The Spheroids experiment is looking at how the cells that line our blood vessels react to living in space, by growing them aboard the International Space Station.
This microscope image of a cell culture was taken at the Kennedy Space Center in Florida, USA, days before they were launched on the SpaceX Dragon cargo ferry to the Station on 8 April.
“The cells could not have looked more healthy,” comments Jessica Pietsch of the University of Magdeburg, Germany. “Dealing with living cells and launching them on a rocket always brings extra problems – we cannot store them indefinitely and launch delays are frequent.”
The days running up to launch involved working long hours for the team preparing cell cultures and experiment hardware in the laboratory. After thorough sterilisation, the cell cultures were inserted into experiment units.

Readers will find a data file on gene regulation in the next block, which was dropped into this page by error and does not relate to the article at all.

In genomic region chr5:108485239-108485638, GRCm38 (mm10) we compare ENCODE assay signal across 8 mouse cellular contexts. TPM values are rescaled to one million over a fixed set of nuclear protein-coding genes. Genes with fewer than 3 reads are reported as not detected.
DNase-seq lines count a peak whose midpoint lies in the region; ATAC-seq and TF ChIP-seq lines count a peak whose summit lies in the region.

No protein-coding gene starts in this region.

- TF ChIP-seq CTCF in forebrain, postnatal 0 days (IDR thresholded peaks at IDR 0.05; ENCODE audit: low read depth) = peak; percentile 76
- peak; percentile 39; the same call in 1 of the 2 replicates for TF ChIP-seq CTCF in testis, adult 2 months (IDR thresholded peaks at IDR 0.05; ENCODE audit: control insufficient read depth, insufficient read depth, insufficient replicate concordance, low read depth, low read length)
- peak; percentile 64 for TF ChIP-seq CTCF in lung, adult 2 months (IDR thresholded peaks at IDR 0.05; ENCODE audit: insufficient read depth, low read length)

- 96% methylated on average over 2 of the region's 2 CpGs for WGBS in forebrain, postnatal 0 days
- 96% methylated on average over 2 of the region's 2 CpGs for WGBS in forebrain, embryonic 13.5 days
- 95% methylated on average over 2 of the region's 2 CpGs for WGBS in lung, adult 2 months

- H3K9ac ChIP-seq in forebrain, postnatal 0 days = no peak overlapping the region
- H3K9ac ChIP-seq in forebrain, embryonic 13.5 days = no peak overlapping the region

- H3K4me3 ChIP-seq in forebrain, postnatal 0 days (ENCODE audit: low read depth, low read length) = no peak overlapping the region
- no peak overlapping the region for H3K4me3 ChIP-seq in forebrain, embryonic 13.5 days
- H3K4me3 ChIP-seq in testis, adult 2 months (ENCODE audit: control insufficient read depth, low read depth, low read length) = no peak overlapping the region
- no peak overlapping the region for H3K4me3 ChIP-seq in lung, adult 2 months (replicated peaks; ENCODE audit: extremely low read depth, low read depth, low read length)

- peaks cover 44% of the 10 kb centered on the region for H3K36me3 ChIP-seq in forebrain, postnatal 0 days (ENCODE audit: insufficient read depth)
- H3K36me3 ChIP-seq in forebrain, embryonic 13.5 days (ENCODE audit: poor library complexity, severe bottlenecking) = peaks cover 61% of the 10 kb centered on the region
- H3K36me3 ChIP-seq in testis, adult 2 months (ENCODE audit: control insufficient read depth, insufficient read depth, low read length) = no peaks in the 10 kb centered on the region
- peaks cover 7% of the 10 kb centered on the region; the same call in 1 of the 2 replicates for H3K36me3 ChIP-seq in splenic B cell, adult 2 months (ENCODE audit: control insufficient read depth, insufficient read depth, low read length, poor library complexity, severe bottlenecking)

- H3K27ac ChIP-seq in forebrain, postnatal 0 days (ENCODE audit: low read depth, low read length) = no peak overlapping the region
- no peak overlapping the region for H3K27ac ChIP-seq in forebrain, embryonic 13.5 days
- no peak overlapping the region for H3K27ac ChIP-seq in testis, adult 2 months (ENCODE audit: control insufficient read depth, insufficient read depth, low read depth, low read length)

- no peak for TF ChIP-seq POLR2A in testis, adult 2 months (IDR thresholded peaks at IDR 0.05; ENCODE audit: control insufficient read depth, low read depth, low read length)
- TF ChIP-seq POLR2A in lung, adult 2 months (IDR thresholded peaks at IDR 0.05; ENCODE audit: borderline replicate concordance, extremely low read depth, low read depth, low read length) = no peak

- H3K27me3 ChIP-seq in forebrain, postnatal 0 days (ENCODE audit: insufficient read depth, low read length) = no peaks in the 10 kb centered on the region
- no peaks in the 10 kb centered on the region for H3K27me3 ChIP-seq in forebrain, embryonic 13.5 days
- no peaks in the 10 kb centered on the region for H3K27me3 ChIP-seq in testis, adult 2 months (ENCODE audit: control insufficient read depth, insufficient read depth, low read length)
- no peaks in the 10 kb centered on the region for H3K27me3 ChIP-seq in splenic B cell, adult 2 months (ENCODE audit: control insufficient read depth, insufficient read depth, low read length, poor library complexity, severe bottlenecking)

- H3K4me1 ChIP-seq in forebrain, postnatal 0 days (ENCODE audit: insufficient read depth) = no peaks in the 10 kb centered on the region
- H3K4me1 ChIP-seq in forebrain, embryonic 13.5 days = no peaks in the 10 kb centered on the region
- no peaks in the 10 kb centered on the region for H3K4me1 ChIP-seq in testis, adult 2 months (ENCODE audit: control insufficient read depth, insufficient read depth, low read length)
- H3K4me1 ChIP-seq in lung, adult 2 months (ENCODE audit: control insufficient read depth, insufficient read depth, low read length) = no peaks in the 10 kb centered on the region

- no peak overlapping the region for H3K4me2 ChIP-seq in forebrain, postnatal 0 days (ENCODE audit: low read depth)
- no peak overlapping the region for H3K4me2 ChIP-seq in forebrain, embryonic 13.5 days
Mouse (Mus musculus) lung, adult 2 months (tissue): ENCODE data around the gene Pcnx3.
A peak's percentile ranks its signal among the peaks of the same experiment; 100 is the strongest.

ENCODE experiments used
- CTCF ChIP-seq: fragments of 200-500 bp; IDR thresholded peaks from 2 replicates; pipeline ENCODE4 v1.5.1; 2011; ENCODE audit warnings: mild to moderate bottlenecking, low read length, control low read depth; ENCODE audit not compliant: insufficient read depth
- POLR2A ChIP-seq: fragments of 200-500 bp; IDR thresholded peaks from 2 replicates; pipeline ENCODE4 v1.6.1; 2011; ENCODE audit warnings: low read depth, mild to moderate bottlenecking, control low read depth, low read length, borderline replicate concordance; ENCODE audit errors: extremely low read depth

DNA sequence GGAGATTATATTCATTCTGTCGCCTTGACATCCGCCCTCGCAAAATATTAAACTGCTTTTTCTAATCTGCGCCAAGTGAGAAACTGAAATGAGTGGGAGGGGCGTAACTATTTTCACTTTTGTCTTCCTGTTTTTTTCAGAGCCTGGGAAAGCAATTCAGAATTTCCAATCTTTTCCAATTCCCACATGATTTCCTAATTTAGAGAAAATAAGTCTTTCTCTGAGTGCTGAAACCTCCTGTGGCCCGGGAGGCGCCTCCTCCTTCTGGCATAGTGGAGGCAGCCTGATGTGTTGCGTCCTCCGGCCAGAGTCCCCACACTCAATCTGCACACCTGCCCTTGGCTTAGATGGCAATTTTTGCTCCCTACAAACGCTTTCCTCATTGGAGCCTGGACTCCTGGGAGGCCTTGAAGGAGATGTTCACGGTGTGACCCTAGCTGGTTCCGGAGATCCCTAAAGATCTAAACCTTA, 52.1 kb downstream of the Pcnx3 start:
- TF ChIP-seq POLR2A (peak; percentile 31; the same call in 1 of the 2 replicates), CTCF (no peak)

The experiment includes temperature sensors and pumps to inject a chemical fixative after a period of incubation. Each unit needed to be prepared, checked and stored as well as four more prepared in case of a launch delay.
The SpaceX Dragon launch and docking went perfectly and the units are now floating inside two of ESA’s Kubik incubators. One set of samples will spend a week in microgravity at an ideal temperature to promote growth, while another set will float for two weeks. Both sets will be stored at 4°C with the chemical fixative until their return to Earth for analysis.
“Experiments like these require a lot of coordination and effort but they are worth it as nobody knows how the cells will react to spaceflight.
“Under simulated microgravity on Earth, the cell cultures showed signs of forming small, rudimentary, blood vessel layers – and we hope to reproduce the same effect in space. If we can grow blood vessels in space, imagine the possibilities.”